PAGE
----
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This review is from: Personal History (Paperback)
I admire Katharine Graham immensely and was very touched by her own personal story - success in a man's world many years ago. Highly recommended !
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5.0 out of 5 stars Fascinating, June 6 2004
By 
Erika Mitchell (E. Calais, VT USA) - See all my reviews
(REAL NAME)   
This review is from: Personal History (Audio Cassette)
This is a very personal autobiography of Katharine Graham, one of the most influential women of the Twentieth Century. Graham begins her story with the tale of how her parents met at an art exhibition, and relates the events of her early childhood. She explains how her father came to purchase the Washington Post, and how she alone amongst her siblings was truly drawn to the paper from her teenage years. She goes on to describe dating and eventually marrying Phil Graham, and how her father came to pass the management of the newspaper on to him. Later, she details Graham's descent into mental illness leading to his suicide, and how it finally fell onto her shoulders to lead the paper. Her most fascinating stories, however, come from her tenure as publisher of the Post, covering the turbulent period from the release of the Pentagon Papers, to the uncovering of the Watergate scandal and to the lengthy pressmen's strike against the Post in the 1970s.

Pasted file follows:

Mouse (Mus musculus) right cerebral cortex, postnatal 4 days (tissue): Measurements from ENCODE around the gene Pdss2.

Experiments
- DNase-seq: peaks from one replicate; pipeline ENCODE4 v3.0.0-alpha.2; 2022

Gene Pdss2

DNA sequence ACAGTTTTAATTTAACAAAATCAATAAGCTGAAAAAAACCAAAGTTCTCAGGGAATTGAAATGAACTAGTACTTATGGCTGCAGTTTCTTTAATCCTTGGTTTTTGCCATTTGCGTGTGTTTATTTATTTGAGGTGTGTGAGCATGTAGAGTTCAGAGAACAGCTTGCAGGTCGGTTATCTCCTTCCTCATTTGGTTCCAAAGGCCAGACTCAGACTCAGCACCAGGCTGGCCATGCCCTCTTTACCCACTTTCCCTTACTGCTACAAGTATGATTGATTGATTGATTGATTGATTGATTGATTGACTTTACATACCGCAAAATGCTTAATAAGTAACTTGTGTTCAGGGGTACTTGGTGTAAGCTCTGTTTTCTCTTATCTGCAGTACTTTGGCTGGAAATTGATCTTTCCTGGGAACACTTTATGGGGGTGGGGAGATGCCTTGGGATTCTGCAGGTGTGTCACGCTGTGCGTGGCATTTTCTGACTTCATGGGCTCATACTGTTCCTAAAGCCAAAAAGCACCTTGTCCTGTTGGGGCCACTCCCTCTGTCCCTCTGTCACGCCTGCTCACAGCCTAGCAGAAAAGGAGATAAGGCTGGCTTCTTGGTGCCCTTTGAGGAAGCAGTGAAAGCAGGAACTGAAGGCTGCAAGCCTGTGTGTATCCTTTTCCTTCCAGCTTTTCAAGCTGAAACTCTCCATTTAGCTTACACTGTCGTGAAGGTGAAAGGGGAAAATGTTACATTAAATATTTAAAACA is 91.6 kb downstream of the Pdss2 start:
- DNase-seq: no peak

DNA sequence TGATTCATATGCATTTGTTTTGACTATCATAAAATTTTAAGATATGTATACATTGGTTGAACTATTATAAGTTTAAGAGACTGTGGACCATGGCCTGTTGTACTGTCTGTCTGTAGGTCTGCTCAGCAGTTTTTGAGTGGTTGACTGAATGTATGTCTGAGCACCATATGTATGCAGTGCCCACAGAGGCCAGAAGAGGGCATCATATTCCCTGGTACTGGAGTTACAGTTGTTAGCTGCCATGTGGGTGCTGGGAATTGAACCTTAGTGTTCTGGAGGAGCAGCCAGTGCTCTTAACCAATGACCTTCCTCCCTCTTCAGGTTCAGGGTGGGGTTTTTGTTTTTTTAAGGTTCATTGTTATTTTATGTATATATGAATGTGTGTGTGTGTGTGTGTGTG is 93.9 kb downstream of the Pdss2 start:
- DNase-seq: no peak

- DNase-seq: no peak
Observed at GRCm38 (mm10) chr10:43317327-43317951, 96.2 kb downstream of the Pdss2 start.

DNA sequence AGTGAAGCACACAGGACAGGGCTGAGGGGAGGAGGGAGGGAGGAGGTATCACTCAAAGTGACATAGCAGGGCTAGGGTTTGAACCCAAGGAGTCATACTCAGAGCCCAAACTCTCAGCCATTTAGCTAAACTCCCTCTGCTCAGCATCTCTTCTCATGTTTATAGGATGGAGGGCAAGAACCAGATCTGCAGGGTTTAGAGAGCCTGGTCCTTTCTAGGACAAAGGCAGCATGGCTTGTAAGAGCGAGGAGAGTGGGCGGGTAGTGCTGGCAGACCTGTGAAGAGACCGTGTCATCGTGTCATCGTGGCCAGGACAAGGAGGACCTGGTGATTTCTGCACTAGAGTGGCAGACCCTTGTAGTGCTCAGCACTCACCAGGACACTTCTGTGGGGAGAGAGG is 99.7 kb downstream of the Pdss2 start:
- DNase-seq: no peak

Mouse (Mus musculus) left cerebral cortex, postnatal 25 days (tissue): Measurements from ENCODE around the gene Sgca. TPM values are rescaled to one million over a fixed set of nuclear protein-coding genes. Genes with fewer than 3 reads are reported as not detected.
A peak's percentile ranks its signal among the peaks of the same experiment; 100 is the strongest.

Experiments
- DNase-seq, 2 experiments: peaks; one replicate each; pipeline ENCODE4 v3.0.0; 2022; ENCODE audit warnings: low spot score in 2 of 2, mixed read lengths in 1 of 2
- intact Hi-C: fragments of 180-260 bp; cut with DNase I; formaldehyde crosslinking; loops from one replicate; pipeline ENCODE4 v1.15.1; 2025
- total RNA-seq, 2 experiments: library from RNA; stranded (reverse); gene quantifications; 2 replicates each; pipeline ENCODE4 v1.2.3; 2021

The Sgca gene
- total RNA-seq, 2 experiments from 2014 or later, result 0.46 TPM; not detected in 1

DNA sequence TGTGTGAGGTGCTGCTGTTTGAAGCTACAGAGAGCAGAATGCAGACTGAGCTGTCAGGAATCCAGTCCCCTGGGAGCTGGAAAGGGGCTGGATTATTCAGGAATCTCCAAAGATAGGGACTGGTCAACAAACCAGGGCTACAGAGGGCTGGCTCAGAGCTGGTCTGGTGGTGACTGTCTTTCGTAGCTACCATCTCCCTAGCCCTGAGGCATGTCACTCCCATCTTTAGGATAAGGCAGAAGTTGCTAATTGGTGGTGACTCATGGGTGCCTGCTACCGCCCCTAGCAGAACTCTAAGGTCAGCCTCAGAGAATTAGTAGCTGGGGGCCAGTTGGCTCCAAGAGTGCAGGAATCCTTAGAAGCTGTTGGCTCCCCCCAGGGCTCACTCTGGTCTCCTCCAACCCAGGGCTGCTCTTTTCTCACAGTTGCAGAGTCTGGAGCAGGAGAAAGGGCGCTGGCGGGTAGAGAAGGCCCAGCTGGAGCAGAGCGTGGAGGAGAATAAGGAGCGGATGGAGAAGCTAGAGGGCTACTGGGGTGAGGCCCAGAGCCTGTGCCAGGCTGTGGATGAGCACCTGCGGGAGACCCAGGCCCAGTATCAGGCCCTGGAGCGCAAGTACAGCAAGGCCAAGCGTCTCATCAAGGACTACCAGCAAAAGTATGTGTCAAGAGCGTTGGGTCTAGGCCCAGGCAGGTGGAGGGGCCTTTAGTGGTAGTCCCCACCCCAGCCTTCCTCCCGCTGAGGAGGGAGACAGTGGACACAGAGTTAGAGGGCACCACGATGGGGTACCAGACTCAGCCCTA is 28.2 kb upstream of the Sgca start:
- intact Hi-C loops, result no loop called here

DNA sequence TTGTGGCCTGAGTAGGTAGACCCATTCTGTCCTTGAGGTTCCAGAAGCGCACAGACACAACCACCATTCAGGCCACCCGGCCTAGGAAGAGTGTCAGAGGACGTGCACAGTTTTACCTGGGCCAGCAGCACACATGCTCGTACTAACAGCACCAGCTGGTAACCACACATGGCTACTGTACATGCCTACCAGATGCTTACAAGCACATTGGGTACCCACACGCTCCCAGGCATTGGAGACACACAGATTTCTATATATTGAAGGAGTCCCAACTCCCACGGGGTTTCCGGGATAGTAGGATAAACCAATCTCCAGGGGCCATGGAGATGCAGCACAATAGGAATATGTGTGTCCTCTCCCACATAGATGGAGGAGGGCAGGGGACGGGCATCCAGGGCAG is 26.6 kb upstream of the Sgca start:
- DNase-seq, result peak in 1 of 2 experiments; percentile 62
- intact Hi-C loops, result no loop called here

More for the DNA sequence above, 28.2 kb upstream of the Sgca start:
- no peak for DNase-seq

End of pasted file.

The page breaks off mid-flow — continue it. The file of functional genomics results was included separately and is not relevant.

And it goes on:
The story is indeed a personal one, in which Graham documents events from her own point of view. As I read this book, I was constantly aware that Graham may have chosen to leave out some details and emphasize others in order to show herself in the best light. But since this is an autobiography, such a subjective account is perfectly reasonable. This is history as Graham would have it told.
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5.0 out of 5 stars Helped me view historical incidents differently, April 13 2004
By 
Blaine Greenfield "eclectic reader" (Belle Meade, NJ) - See all my reviews
(REAL NAME)   
This review is from: Personal History (Paperback)
Enjoyed the taped version of PERSONAL HISTORY by Katharine
Graham . . . this is the story of how she struggled to make the
WASHINGTON PRESS a success . . . her recollections of the
Pentagon Papers and Watergate helped me see these incidents
from a different perspective . . . but I was most moved by her
account of Phil Graham, her husband and lifelong partner in the
newspaper business . . . his plunge into manic-depression
and eventual suicide were made even more touching by his wife's
excellent job of narration.
I also liked what Katharine Graham had to say at the book's conclusion
about there being "some positives about being old" . . . namely:
Worry, if not gone, no longer haunts you in the middle of the night; and
You are free or freer to turn down the things that bore you and [able to]
spend time on matters and with people that you enjoy.
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3.0 out of 5 stars Impersonal personal history, Sept. 21 2003
This review is from: Personal History (Paperback)